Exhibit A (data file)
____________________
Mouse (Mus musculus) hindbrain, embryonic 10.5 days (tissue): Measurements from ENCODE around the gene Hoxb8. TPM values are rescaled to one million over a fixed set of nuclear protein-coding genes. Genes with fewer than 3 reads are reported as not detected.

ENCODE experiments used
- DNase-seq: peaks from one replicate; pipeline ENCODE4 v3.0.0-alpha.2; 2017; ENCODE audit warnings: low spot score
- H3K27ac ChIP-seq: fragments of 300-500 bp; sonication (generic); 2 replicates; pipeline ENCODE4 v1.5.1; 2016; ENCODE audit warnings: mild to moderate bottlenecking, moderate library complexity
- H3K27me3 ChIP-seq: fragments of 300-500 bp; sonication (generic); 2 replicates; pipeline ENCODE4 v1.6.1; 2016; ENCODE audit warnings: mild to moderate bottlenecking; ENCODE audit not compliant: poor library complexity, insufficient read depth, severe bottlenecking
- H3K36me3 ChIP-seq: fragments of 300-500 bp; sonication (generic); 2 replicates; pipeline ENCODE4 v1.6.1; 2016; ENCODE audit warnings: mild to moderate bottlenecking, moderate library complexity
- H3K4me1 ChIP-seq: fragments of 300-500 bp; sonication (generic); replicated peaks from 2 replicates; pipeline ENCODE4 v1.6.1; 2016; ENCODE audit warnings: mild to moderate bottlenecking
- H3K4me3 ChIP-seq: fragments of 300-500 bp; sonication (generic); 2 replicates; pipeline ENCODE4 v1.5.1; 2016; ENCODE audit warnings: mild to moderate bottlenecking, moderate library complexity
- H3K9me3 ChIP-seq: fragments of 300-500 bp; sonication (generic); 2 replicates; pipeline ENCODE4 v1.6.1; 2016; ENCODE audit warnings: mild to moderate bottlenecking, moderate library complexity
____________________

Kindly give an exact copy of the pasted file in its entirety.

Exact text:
Mouse (Mus musculus) hindbrain, embryonic 10.5 days (tissue): Measurements from ENCODE around the gene Hoxb8. TPM values are rescaled to one million over a fixed set of nuclear protein-coding genes. Genes with fewer than 3 reads are reported as not detected.

ENCODE experiments used
- DNase-seq: peaks from one replicate; pipeline ENCODE4 v3.0.0-alpha.2; 2017; ENCODE audit warnings: low spot score
- H3K27ac ChIP-seq: fragments of 300-500 bp; sonication (generic); 2 replicates; pipeline ENCODE4 v1.5.1; 2016; ENCODE audit warnings: mild to moderate bottlenecking, moderate library complexity
- H3K27me3 ChIP-seq: fragments of 300-500 bp; sonication (generic); 2 replicates; pipeline ENCODE4 v1.6.1; 2016; ENCODE audit warnings: mild to moderate bottlenecking; ENCODE audit not compliant: poor library complexity, insufficient read depth, severe bottlenecking
- H3K36me3 ChIP-seq: fragments of 300-500 bp; sonication (generic); 2 replicates; pipeline ENCODE4 v1.6.1; 2016; ENCODE audit warnings: mild to moderate bottlenecking, moderate library complexity
- H3K4me1 ChIP-seq: fragments of 300-500 bp; sonication (generic); replicated peaks from 2 replicates; pipeline ENCODE4 v1.6.1; 2016; ENCODE audit warnings: mild to moderate bottlenecking
- H3K4me3 ChIP-seq: fragments of 300-500 bp; sonication (generic); 2 replicates; pipeline ENCODE4 v1.5.1; 2016; ENCODE audit warnings: mild to moderate bottlenecking, moderate library complexity
- H3K9me3 ChIP-seq: fragments of 300-500 bp; sonication (generic); 2 replicates; pipeline ENCODE4 v1.6.1; 2016; ENCODE audit warnings: mild to moderate bottlenecking, moderate library complexity